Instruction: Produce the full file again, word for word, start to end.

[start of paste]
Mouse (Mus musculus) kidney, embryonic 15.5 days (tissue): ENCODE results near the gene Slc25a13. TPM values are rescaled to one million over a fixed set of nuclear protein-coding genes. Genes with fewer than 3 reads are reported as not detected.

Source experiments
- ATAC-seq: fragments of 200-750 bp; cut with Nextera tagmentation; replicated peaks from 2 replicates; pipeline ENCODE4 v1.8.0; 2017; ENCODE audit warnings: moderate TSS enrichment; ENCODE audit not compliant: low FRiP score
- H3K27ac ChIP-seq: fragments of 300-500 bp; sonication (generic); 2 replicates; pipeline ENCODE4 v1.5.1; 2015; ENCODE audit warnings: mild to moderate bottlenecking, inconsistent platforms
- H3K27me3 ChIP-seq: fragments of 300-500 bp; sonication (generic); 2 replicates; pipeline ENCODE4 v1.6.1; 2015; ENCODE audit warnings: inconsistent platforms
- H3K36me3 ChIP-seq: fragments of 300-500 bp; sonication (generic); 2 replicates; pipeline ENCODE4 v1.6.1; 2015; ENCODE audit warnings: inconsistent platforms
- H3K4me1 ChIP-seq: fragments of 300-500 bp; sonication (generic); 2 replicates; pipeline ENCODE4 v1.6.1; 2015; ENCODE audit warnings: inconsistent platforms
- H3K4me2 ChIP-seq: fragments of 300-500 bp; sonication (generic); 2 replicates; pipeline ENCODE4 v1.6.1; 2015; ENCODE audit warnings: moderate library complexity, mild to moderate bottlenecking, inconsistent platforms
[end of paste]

Mouse (Mus musculus) kidney, embryonic 15.5 days (tissue): ENCODE results near the gene Slc25a13. TPM values are rescaled to one million over a fixed set of nuclear protein-coding genes. Genes with fewer than 3 reads are reported as not detected.

Source experiments
- ATAC-seq: fragments of 200-750 bp; cut with Nextera tagmentation; replicated peaks from 2 replicates; pipeline ENCODE4 v1.8.0; 2017; ENCODE audit warnings: moderate TSS enrichment; ENCODE audit not compliant: low FRiP score
- H3K27ac ChIP-seq: fragments of 300-500 bp; sonication (generic); 2 replicates; pipeline ENCODE4 v1.5.1; 2015; ENCODE audit warnings: mild to moderate bottlenecking, inconsistent platforms
- H3K27me3 ChIP-seq: fragments of 300-500 bp; sonication (generic); 2 replicates; pipeline ENCODE4 v1.6.1; 2015; ENCODE audit warnings: inconsistent platforms
- H3K36me3 ChIP-seq: fragments of 300-500 bp; sonication (generic); 2 replicates; pipeline ENCODE4 v1.6.1; 2015; ENCODE audit warnings: inconsistent platforms
- H3K4me1 ChIP-seq: fragments of 300-500 bp; sonication (generic); 2 replicates; pipeline ENCODE4 v1.6.1; 2015; ENCODE audit warnings: inconsistent platforms
- H3K4me2 ChIP-seq: fragments of 300-500 bp; sonication (generic); 2 replicates; pipeline ENCODE4 v1.6.1; 2015; ENCODE audit warnings: moderate library complexity, mild to moderate bottlenecking, inconsistent platforms